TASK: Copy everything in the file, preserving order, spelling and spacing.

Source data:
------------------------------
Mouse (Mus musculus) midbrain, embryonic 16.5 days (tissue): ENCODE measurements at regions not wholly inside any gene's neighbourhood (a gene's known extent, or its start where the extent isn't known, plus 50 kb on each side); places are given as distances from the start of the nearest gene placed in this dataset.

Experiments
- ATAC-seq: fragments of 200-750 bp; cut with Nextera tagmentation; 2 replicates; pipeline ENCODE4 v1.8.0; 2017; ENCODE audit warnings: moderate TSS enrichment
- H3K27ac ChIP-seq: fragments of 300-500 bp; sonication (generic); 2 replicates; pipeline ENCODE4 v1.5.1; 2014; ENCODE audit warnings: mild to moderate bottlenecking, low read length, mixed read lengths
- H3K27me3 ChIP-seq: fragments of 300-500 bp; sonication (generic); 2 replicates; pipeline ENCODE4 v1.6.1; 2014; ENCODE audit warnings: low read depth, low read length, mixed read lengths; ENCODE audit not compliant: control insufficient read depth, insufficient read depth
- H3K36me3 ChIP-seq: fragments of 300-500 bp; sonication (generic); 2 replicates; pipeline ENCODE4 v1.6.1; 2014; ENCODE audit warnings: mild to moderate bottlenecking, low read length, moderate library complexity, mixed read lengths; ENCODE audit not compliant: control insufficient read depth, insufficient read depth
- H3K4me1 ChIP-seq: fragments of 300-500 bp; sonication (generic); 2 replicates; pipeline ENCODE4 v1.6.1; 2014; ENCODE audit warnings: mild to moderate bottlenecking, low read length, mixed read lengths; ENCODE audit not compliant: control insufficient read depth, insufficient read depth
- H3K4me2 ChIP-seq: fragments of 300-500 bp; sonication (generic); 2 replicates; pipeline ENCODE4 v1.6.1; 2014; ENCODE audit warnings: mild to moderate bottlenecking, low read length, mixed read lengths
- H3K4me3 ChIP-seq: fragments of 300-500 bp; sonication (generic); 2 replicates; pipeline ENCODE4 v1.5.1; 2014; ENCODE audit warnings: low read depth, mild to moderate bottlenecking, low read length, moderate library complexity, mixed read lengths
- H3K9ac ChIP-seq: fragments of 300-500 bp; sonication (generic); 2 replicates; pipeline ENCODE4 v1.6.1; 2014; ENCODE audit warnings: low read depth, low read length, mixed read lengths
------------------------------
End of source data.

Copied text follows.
Mouse (Mus musculus) midbrain, embryonic 16.5 days (tissue): ENCODE measurements at regions not wholly inside any gene's neighbourhood (a gene's known extent, or its start where the extent isn't known, plus 50 kb on each side); places are given as distances from the start of the nearest gene placed in this dataset.

Experiments
- ATAC-seq: fragments of 200-750 bp; cut with Nextera tagmentation; 2 replicates; pipeline ENCODE4 v1.8.0; 2017; ENCODE audit warnings: moderate TSS enrichment
- H3K27ac ChIP-seq: fragments of 300-500 bp; sonication (generic); 2 replicates; pipeline ENCODE4 v1.5.1; 2014; ENCODE audit warnings: mild to moderate bottlenecking, low read length, mixed read lengths
- H3K27me3 ChIP-seq: fragments of 300-500 bp; sonication (generic); 2 replicates; pipeline ENCODE4 v1.6.1; 2014; ENCODE audit warnings: low read depth, low read length, mixed read lengths; ENCODE audit not compliant: control insufficient read depth, insufficient read depth
- H3K36me3 ChIP-seq: fragments of 300-500 bp; sonication (generic); 2 replicates; pipeline ENCODE4 v1.6.1; 2014; ENCODE audit warnings: mild to moderate bottlenecking, low read length, moderate library complexity, mixed read lengths; ENCODE audit not compliant: control insufficient read depth, insufficient read depth
- H3K4me1 ChIP-seq: fragments of 300-500 bp; sonication (generic); 2 replicates; pipeline ENCODE4 v1.6.1; 2014; ENCODE audit warnings: mild to moderate bottlenecking, low read length, mixed read lengths; ENCODE audit not compliant: control insufficient read depth, insufficient read depth
- H3K4me2 ChIP-seq: fragments of 300-500 bp; sonication (generic); 2 replicates; pipeline ENCODE4 v1.6.1; 2014; ENCODE audit warnings: mild to moderate bottlenecking, low read length, mixed read lengths
- H3K4me3 ChIP-seq: fragments of 300-500 bp; sonication (generic); 2 replicates; pipeline ENCODE4 v1.5.1; 2014; ENCODE audit warnings: low read depth, mild to moderate bottlenecking, low read length, moderate library complexity, mixed read lengths
- H3K9ac ChIP-seq: fragments of 300-500 bp; sonication (generic); 2 replicates; pipeline ENCODE4 v1.6.1; 2014; ENCODE audit warnings: low read depth, low read length, mixed read lengths